Israel One-Percenters Target for Econ Wonks Turned TV Stars

  • Creators contend government is mishandling economic policy
  • Activists urged to pressure officials to bring prices down

A wonkish TV show on Israel’s economy has struck a nerve in a country that usually reserves its fervor for debates about war and peace, giving new ammunition to opponents of government policies.

In the midst of flaring violence with the Palestinians, about one in eight Israelis tuned in to the three-part Silver Platter program, testimony to the depth of the discontent with the economy. The show’s main focus -- the evils of concentrating too much financial power in a small number of hands -- is a theme Israelis can warm to. Even Prime Minister Benjamin Netanyahu says it’s helped to send the cost of living higher than the average in developed countries.

“Most people don’t understand the economy here but they know something is wrong,” said Liad Gez, a 23-year-old waiter in Tel Aviv who carried a sign reading “We’re all Silver Platter” at a protest this month that drew more than 10,000 critics of the country’s natural gas monopoly. “This show gave us some tools to understand how they’re screwing us over.”

What the show’s creators want to do is rekindle the activism that sent hundreds of thousands of Israelis into the streets in the summer of 2011, pressuring the government to bring down prices. The program on Hot Channel 8 cable TV has found an afterlife on YouTube and Facebook, where followers are urged to bring that same kind of pressure to bear.

Not Enough

The protests four years ago empowered social-minded politicians such as Finance Minister Moshe Kahlon, who opened the mobile-phone industry to competition in 2012. They also helped to spur the kind of legislation parliament passed last week to bring down food prices. But the buzz Silver Platter has generated suggests that many people think the government hasn’t done enough to cut steep food and housing costs, said Yuval Dror, dean of the media school at the College of Management Academic Studies outside Tel Aviv.

“It’s not the most sexy issue in the world. It revolves around three middle-aged men lecturing a classroom about economics,” Dror said. “Yet it’s had a big impact” because it’s got ordinary people saying, “THIS is why my life here is so hard,” he said.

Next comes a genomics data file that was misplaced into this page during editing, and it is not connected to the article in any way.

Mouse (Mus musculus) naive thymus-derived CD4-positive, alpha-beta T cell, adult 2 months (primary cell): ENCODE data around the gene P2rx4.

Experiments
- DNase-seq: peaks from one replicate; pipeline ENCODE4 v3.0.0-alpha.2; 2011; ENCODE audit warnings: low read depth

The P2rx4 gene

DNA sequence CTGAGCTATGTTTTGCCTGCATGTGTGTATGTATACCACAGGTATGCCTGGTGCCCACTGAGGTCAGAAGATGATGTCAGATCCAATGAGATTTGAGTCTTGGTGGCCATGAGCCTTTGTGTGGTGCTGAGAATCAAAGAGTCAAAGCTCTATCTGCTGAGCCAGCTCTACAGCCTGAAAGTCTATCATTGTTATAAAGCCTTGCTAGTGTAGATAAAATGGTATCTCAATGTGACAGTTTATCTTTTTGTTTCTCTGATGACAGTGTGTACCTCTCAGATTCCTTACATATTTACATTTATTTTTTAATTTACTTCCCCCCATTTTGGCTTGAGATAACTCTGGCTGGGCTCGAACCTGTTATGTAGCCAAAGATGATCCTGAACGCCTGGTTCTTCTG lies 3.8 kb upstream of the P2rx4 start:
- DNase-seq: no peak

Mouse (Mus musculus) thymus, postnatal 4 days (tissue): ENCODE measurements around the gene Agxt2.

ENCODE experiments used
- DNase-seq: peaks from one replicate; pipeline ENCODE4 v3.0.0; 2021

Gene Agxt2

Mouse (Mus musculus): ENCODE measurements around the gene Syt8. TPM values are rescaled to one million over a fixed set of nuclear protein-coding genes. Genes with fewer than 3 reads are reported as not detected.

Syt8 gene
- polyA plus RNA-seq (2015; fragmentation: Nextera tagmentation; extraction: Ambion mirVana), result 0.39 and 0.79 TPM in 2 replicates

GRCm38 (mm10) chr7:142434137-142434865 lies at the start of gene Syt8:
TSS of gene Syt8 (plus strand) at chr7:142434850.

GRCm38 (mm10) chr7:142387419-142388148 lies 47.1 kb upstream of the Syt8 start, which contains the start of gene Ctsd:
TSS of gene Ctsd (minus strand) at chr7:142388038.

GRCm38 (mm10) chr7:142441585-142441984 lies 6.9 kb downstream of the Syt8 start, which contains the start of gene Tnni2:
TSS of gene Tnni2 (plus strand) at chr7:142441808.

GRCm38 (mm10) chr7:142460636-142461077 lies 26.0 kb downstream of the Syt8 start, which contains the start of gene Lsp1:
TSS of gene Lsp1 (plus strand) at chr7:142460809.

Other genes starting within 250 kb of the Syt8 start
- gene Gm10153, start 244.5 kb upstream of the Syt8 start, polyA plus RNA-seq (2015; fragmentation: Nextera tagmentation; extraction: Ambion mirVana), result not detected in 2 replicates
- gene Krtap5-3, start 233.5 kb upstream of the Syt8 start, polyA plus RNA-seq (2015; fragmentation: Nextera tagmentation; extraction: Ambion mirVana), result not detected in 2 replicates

While cable TV shows don’t publish their ratings, Dror estimated 1 million viewers watched the show on TV and on YouTube, where it’s drawn at least 800,000 views so far.

That Silver Platter has emerged as a cultural reference became evident during Netanyahu’s White House visit this month. The prime minister was asked about the program at a briefing, and said he hadn’t watched it, the Ha’aretz newspaper reported on Twitter. The program, with its charts, ominous music and dire warnings about economic disaster, also received a nod from Israel’s top satire show, which parodied one of its stars.

The show’s title, aside from its common meaning of easy wealth, jabs further. Israeli poet Nathan Alterman’s 1940s work by that name on the sacrifices made for Israel’s independence is part of the country’s Memorial Day canon.

Bad Economics

Critics accuse the show’s stars -- Guy Rolnik, the editor of TheMarker business daily, former Finance Ministry official Yaron Zelekha and Daniel Gutwein, a University of Haifa history professor -- of being populist. Omer Moav, an economics professor at the Interdisciplinary Center Herzliya near Tel Aviv,  said the program was riddled with inaccuracies, including its suggestion that low interest rates were solely to blame for the surge in housing prices.

“People are unhappy for good reasons, we have a government that basically does nothing,” Moav said. “But blaming the housing bubble on the central bank is just not sound economics.”

Israel’s economic growth surpassed that of the U.S. and the European Union in the past five years and the country weathered the 2008 financial crisis better than they did.

On the other hand, the cost of living has outpaced wage increases, with home prices rising 41 percent in the past five years as salaries gained 7.5 percent, according to a study parliament published this month. Detractors, including Silver Platter, say the government’s proposed program for developing its natural gas resources is liable to send consumer gas costs above the average in the developed world.

“Netanyahu has turned Israel into the country with the most expensive housing in the West, the country with the most expensive cars in the West, the country with the most expensive food in the West,” Zelekha, a former Finance Ministry accountant-general, told demonstrators at the gas protest this month.

Now he’s turning it “into the country with the most expensive gas in the West” and “plundering the greatest national resource ever discovered here,” he said.

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